Lay I, my aching body has fallen,
Old, withered and soul less.
The thick black smoke dances
To the death tune, just outside the window.
This window that held countless memories,
Of our tea-talks in rainy evenings- Him and me.
The smoke blackish Grey,
rises sharply and sways,
like a beautiful dancer’s waist.
to which an auditorium fully packed,
had once erupted into a thunderous clap.
Mrignayani, that was my stage name.
“His Mrignayani”, he would say.
Screams of people, I hear far away,
My saree has soaked in all water.
Oh, there goes a part of terrace,
my memory wall crumbles.
A loud bang, the hung Glass frame shatters,
Pictures-memories lay strewn,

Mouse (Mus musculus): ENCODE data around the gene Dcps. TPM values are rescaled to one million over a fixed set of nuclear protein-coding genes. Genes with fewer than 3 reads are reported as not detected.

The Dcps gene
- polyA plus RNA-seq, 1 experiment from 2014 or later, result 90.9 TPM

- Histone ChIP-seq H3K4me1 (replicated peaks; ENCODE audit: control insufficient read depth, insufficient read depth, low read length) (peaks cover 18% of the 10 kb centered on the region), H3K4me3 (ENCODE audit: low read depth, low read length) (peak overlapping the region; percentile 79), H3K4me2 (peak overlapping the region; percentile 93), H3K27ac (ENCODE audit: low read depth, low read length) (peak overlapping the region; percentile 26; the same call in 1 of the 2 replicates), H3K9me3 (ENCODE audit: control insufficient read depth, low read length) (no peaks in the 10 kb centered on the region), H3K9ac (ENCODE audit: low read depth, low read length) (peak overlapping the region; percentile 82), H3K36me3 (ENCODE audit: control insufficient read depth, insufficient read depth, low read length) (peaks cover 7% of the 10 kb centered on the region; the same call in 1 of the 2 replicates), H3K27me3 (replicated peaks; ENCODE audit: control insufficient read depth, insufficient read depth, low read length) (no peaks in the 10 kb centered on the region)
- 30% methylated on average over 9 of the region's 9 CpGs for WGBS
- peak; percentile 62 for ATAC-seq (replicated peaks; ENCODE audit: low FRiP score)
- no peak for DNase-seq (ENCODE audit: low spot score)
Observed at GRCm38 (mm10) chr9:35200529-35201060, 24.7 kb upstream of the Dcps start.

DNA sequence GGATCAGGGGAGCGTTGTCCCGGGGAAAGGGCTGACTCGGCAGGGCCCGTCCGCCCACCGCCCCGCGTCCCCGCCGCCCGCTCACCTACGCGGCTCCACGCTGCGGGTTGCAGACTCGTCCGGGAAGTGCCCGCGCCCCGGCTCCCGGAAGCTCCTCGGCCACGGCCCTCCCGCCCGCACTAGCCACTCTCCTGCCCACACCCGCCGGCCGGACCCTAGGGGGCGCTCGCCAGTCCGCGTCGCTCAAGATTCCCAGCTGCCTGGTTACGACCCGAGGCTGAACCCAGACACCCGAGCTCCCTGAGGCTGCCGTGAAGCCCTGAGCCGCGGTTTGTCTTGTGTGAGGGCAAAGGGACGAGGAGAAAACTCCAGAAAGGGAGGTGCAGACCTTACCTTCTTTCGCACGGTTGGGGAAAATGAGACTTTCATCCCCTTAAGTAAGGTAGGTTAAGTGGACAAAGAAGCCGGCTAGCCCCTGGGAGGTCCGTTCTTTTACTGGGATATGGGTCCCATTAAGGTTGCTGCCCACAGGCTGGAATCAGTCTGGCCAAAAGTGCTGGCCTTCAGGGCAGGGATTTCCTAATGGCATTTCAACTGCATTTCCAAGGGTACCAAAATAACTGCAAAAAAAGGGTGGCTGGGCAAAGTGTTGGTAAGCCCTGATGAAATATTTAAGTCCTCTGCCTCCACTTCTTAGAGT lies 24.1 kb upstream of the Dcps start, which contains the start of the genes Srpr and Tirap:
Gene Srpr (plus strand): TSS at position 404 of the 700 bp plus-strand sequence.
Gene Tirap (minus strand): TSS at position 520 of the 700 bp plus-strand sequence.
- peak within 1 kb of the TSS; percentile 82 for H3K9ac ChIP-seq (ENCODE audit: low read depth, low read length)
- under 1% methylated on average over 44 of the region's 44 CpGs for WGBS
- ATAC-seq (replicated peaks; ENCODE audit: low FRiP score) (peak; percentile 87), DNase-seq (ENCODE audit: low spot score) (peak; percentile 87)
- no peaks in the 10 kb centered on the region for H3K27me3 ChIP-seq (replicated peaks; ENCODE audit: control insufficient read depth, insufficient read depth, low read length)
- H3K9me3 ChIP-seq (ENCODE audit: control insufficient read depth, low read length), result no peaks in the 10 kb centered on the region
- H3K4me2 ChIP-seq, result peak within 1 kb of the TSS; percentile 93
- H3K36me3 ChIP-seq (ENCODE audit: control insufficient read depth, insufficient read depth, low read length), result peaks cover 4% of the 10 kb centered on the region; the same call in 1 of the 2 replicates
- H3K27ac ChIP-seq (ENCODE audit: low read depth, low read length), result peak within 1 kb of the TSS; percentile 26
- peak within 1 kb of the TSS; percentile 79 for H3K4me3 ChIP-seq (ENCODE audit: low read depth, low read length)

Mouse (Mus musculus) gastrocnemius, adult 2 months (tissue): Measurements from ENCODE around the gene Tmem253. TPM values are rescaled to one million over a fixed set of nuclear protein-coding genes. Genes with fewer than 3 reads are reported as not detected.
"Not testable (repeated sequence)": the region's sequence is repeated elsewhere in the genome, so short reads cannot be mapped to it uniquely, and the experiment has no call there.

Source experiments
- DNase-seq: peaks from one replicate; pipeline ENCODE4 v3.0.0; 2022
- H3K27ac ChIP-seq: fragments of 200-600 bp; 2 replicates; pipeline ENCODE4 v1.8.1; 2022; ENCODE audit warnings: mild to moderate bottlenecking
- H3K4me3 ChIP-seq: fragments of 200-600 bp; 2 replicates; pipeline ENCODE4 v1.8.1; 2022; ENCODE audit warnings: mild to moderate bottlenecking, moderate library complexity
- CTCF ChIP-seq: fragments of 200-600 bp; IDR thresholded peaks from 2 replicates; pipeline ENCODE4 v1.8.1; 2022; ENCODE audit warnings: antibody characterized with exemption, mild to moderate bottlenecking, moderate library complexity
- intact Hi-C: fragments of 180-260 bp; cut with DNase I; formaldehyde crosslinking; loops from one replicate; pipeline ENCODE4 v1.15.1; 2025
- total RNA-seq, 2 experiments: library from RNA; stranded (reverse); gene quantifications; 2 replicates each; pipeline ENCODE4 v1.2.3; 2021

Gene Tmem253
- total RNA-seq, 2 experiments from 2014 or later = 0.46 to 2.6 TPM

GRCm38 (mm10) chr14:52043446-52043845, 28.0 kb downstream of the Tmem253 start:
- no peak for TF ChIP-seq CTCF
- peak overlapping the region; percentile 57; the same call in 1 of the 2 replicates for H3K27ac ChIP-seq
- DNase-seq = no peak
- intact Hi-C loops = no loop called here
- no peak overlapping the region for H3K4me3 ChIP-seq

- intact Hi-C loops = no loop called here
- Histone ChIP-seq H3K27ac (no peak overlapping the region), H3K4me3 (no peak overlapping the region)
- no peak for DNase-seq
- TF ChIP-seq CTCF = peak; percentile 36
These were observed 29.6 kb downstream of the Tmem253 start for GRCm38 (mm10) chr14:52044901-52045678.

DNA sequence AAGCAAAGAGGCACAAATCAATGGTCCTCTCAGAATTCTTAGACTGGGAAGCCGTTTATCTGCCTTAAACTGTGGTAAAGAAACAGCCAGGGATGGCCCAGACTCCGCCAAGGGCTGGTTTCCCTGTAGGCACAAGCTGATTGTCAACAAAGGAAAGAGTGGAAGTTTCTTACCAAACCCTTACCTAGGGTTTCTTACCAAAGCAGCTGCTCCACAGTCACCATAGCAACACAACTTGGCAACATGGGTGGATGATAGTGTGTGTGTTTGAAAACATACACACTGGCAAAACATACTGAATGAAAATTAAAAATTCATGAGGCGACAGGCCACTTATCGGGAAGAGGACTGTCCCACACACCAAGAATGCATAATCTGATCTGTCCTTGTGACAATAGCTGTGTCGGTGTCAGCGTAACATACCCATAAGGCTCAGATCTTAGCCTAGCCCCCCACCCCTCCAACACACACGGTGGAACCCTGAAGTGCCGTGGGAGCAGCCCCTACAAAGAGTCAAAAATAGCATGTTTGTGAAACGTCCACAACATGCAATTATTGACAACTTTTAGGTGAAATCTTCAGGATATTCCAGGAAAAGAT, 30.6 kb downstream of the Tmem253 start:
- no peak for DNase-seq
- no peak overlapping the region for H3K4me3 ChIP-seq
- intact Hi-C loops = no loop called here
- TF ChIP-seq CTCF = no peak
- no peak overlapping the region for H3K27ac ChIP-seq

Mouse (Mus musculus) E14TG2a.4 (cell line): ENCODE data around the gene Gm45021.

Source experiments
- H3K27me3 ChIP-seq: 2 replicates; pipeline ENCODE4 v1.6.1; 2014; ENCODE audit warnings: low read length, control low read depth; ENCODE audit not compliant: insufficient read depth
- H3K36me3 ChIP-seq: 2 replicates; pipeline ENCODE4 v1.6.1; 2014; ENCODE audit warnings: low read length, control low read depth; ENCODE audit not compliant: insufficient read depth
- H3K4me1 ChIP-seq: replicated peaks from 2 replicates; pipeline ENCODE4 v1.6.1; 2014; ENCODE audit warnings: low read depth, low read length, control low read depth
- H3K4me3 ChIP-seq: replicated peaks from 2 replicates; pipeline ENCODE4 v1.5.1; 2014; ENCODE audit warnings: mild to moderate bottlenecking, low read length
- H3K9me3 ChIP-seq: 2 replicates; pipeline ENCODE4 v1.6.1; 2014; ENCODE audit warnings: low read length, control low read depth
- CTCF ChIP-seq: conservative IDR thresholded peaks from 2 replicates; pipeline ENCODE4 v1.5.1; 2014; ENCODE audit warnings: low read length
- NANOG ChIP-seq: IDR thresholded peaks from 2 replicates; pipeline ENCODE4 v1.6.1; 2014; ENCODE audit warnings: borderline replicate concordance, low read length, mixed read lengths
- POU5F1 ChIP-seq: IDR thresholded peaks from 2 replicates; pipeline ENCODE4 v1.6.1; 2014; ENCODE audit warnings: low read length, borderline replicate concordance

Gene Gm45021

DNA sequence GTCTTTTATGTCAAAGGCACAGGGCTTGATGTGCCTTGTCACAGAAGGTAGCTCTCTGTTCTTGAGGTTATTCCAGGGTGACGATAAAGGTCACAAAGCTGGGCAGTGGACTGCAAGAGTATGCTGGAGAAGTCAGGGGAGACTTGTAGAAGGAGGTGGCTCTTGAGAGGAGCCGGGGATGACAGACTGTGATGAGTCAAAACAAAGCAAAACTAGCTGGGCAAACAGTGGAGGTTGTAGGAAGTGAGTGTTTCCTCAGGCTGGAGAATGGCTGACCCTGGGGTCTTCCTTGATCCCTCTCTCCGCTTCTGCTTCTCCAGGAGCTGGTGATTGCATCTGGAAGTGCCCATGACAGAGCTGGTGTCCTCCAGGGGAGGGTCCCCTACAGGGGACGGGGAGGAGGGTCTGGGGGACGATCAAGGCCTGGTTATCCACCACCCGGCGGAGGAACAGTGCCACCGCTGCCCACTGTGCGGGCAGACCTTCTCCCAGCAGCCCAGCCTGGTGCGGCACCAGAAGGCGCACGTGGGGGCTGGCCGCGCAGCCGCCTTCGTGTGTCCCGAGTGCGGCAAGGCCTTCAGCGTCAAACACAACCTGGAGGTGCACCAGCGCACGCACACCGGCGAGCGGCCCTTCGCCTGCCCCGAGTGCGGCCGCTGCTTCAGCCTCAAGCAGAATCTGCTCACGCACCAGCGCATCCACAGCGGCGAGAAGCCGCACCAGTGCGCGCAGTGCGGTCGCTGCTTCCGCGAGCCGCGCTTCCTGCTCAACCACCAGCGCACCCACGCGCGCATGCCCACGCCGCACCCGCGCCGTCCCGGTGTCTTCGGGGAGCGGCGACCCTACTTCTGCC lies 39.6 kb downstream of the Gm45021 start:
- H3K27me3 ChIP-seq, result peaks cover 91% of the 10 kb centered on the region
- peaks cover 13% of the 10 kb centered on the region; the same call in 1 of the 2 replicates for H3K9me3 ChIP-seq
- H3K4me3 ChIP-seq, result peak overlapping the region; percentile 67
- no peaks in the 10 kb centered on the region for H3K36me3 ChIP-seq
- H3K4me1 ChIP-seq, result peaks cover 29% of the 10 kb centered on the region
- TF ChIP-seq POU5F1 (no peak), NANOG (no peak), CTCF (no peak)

My little son, drinks water from the hose.
The water on the floor, limps my husband’s sweet smile,
My old man was young once, a clever wizard
Split my soul in two, him and our son.
The black smoke has filled the room,
My lungs struggle to take little breaths of air.
I close my eyes, my lover’s smile
is not limp in my memories,
Our home, as you now turn to ash.
Your messenger, the smoke’s slow dance
chokes, clouds my memories.
No, death don’t torture me
For I am soul less, living.
I have seen you twice before.
I see him smiling and the laughter of my son
has filled up that serene, quiet space
They are waiting for me.
Old friend, take me. End this.
Somebody lifts me, am I leaving?
Oh death, is it you?
Fear grips me, is it time, must I open my eyes?
“Nurse, here quickly. I think she is alive.”
Alive? Why no! death you- deceiver,
No, this must be a bad dream.
“A mild concussion, she had hit the floor hard.”
“Madam, open your eyes, you are safe now.”
A weak rueful smile broke my face.
“Dear, I didn’t want to be saved.”